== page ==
Electric Vehicles (EV) & Resources

by Srini Vason

April 2009/August 2010

During the next five years more EVs will be on the US roads using Li Iron Phosphate (LiFePO4) batteries, Li-Ion batteries, Li-Polymer batteries, NiMH batteries, and Lead-acid batteries. The high end and mid-size EVs will be using LiFePO4 batteries. Most of the ICE based cars that have been converted to EVs by owners and retrofit companies will be initially using the Lead-acid batteries with ranges based on the number of batteries used and later upgrade to LiFePO4 batteries. With proper financial incentives from the US Govt. the percentage of passenger EVs on the roads could reach 30% by 2020.

Countries like India and China could benefit tremendously from electric cars. Since average distance traveled per day is under 50 miles light weight and economical cars can be made rapidly using the Lead-acid batteries and LiFePO4 batteries.



GM Volt – E-REV

Tesla Model S – EV

Nissan – Leaf

Toyota Prius – PHEV

Mitsubishi – MiEV

Ford F-150 EV

Ford Escape -PHEV

Honda Civic – PHEV


Tata Indica Vista EV


EV Associations



EV parts suppliers



DC – brushless : – video

EV conversion manuals

Large AC Motors

Raser Technology – Symetron 200


Siemens ecorner

The power inverter

- Convert (invert) the DC battery voltage to the 3 phase AC voltage;
- Adjust AC voltage amplitude and frequency based on the drive current demand and instant conditions like RPM and torque
- Provide regenerative braking turning the traction motor into a generator for recuperating kinetic energy back to the battery pack; so it has to convert generated 3 phase AC voltage back to DC before feeding the batteries,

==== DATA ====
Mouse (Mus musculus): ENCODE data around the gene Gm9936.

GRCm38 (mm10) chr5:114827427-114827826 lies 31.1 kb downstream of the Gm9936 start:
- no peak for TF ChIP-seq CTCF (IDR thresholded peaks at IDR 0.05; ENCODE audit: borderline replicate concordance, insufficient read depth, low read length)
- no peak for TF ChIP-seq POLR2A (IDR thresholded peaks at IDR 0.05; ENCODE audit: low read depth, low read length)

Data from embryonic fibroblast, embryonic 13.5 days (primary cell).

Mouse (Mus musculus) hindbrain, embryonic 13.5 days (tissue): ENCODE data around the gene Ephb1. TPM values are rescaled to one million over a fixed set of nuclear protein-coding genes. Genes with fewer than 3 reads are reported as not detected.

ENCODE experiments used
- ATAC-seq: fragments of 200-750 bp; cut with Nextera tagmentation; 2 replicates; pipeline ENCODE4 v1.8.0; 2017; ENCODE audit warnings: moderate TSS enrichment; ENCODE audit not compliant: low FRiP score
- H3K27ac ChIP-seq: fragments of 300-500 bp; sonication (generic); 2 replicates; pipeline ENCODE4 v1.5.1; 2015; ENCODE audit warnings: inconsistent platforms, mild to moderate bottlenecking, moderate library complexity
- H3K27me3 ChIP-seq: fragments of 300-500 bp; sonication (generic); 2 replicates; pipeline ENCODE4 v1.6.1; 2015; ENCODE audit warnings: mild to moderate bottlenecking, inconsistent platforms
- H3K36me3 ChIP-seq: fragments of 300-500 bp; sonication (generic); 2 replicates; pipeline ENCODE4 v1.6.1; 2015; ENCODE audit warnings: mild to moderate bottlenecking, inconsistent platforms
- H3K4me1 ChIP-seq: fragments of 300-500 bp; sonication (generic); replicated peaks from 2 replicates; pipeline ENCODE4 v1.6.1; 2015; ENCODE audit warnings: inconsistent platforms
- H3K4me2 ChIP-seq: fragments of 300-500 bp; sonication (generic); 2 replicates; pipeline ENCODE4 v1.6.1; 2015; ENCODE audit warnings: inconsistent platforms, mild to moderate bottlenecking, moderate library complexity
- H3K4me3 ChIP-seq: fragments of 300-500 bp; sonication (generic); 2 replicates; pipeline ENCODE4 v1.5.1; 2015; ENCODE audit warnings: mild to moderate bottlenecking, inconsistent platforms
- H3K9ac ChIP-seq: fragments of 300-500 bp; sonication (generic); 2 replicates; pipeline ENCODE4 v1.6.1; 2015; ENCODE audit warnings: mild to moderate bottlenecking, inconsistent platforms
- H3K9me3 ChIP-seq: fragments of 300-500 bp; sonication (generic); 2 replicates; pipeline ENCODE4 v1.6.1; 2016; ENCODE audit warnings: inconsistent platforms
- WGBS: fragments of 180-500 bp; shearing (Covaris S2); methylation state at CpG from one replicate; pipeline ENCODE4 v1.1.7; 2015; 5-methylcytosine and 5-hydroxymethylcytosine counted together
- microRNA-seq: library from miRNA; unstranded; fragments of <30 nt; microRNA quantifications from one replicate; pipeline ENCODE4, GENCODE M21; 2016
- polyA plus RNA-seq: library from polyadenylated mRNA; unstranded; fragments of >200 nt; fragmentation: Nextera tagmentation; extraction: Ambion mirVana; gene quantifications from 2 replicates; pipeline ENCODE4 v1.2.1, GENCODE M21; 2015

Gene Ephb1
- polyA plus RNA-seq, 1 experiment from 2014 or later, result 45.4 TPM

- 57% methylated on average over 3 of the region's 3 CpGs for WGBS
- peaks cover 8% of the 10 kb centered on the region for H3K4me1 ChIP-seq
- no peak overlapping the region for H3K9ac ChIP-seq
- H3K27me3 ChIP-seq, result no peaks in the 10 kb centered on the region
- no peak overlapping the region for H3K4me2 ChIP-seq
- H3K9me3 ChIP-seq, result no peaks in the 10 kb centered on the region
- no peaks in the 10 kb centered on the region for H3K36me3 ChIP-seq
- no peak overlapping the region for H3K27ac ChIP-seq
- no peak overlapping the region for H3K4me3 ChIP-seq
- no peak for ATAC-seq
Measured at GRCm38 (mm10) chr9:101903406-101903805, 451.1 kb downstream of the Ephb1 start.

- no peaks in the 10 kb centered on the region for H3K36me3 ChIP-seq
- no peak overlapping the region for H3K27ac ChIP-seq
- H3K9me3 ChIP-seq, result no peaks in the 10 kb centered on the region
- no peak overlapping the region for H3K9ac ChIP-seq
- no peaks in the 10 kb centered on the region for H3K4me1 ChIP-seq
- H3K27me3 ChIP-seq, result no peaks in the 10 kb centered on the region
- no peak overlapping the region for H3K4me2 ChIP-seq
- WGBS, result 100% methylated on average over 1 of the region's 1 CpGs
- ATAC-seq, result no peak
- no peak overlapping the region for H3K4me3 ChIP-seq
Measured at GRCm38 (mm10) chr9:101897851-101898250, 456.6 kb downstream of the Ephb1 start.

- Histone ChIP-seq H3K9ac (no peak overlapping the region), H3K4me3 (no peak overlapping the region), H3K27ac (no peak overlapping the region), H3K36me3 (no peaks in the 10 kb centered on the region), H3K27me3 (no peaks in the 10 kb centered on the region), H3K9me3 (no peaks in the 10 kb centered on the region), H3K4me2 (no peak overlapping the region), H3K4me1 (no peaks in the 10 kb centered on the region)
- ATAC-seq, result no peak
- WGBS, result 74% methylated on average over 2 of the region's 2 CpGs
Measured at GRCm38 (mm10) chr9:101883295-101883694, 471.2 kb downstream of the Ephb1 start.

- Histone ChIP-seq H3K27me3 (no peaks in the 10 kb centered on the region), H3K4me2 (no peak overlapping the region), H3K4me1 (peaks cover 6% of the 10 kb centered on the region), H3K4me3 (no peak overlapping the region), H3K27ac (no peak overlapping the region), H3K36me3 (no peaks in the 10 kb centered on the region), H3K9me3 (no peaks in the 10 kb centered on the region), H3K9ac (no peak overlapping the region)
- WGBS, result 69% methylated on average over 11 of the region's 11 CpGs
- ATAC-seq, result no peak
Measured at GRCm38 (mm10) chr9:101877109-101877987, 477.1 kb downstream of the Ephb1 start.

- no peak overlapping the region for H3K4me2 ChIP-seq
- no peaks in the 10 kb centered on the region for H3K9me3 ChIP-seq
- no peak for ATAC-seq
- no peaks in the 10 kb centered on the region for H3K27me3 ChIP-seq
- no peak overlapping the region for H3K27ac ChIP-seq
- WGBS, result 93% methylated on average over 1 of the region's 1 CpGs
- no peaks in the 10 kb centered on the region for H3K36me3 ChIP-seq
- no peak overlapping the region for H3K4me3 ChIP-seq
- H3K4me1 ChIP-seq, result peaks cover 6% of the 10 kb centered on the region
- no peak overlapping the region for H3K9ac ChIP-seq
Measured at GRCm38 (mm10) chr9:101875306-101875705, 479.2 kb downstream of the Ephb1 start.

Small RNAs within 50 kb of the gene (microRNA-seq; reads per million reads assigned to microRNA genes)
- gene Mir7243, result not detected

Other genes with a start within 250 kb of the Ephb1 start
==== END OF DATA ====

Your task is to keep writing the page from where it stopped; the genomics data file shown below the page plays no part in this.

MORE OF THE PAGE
Future EV:


Model S

Mitsubishi – MiEV






The Volt is radically different than any on the road today. Although agreement about definitions vary, GM does not consider it a hybrid. Current hybrids cars, such as the Prius, are defined as parallel hybrids, meaning they have a small electric motor that moves the car when it is going slowly, but when speed or acceleration increases, a gasoline motor kicks in. The Volt, however, is considered an extended-range electric vehicle (E-REV). It has a very powerful all-electric 161-horsepower 45KW (100 KW peak) motor that is the only engine to power the car at all times. This engine should be capable of moving the car from 0 to 60 in 8.5 seconds, and have a top speed of at least 100 mph.

The electric motor gets its power from a very powerful high-voltage battery pack that can store enough energy to drive the car up to 40 miles in standard driving conditions. That battery pack is recharged by plugging the car into your home 110 (or 220) volt wall outlet, The battery pack will use lithium-ion (li-ion) technology. The anticipated launch date is November 2010.






Hummer – He ReEV





EV in Texas

EV in CA

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